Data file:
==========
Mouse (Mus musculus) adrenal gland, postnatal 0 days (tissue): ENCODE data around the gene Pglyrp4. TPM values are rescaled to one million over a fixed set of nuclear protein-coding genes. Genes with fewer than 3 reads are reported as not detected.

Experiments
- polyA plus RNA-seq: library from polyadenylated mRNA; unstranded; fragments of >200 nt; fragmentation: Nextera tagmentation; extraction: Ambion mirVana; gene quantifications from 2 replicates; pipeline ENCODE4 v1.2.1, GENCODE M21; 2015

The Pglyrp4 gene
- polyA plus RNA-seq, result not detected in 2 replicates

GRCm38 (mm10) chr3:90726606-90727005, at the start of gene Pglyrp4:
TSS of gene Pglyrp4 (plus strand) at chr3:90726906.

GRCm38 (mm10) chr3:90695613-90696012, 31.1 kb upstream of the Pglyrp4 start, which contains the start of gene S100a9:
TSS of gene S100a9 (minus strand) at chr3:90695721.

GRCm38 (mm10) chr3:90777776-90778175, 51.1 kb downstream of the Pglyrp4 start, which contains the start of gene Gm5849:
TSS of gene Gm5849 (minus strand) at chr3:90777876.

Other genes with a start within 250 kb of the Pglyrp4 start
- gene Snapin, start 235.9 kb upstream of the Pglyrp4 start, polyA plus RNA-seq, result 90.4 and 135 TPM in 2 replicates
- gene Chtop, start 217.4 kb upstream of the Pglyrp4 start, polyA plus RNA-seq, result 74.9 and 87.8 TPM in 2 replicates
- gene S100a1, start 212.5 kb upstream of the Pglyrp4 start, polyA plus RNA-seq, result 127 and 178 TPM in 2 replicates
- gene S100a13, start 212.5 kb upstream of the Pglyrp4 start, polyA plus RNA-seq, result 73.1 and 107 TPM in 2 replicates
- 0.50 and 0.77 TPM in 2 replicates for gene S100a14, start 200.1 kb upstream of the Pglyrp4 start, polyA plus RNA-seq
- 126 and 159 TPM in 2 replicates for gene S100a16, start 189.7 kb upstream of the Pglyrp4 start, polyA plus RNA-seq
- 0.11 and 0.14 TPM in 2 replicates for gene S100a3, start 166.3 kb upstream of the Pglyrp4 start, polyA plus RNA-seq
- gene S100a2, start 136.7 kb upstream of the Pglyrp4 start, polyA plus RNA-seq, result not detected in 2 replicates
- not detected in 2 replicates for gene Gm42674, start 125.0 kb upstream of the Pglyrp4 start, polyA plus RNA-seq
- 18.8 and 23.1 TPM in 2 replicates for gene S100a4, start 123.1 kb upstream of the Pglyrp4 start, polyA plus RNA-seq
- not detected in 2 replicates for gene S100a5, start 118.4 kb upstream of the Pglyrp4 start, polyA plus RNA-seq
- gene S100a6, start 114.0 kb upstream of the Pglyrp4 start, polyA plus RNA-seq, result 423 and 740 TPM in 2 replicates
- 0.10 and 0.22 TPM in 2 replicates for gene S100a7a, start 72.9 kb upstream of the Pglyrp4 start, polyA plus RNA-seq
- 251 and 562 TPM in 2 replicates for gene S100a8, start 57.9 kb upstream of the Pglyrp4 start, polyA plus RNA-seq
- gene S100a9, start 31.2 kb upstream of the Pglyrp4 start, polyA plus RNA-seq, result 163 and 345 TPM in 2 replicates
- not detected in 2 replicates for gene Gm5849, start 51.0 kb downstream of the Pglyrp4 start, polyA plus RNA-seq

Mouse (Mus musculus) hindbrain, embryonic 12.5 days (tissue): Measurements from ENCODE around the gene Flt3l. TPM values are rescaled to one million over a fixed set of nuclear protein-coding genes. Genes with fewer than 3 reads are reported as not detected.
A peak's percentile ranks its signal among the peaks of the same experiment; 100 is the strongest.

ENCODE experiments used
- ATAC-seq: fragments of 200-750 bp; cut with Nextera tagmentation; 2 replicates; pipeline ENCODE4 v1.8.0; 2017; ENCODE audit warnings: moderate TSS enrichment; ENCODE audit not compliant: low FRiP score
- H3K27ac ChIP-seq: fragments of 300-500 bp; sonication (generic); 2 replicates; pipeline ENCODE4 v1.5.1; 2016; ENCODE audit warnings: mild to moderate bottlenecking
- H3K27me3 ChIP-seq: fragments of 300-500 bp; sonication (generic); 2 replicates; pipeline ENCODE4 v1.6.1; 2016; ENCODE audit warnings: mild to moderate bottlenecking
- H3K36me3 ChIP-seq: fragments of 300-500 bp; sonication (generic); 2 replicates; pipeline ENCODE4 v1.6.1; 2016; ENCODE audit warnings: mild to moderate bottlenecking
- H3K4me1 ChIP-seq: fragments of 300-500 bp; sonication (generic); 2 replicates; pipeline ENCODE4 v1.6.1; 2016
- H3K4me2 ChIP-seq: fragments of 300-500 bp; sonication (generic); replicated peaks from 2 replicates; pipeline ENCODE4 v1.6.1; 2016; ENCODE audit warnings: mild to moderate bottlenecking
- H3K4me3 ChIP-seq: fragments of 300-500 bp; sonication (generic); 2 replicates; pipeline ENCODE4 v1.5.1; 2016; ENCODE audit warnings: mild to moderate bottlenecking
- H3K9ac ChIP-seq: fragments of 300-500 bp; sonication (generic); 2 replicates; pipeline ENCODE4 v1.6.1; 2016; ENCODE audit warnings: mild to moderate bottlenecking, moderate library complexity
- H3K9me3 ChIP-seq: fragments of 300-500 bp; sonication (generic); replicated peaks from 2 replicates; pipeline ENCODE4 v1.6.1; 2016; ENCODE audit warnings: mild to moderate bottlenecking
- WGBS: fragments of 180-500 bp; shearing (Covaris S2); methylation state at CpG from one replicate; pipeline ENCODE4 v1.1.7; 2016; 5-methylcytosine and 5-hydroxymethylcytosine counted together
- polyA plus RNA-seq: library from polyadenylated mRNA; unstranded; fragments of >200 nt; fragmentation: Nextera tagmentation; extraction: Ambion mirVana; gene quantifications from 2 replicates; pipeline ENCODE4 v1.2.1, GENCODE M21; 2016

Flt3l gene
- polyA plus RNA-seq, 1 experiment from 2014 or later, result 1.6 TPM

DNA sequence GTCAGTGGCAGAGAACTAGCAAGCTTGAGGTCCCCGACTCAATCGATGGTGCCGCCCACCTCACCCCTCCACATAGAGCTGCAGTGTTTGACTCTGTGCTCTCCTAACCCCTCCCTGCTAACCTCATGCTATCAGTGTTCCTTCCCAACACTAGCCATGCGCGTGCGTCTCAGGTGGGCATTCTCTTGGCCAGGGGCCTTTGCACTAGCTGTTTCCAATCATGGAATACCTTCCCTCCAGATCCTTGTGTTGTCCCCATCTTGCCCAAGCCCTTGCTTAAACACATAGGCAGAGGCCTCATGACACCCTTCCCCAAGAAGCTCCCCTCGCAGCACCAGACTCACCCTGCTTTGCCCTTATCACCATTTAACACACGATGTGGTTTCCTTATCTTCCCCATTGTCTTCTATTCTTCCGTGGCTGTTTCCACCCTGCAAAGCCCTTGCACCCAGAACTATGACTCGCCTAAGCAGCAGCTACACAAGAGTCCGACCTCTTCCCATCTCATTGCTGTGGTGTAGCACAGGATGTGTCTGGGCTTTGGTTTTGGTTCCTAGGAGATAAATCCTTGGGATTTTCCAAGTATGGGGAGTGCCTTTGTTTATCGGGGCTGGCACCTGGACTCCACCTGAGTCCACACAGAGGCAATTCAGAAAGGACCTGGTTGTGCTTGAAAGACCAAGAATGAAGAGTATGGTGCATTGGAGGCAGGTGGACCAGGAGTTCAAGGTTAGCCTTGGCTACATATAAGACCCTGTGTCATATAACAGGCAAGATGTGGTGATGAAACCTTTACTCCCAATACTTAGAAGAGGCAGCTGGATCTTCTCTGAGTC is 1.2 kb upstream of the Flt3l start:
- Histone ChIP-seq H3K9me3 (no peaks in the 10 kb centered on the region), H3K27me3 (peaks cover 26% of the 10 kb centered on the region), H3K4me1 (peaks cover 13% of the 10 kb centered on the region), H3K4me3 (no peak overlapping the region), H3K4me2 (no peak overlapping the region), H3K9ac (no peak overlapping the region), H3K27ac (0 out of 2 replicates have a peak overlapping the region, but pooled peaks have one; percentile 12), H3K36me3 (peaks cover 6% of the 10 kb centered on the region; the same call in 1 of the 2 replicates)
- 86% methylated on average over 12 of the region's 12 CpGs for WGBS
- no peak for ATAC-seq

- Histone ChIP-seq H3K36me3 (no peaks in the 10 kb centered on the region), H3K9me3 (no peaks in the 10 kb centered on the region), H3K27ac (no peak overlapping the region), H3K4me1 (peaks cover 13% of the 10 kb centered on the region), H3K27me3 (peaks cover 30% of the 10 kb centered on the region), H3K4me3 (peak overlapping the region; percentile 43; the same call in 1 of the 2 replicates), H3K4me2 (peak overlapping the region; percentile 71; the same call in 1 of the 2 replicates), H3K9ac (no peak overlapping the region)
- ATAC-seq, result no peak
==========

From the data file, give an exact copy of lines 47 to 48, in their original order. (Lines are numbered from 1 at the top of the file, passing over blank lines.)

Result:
- 86% methylated on average over 12 of the region's 12 CpGs for WGBS
- no peak for ATAC-seq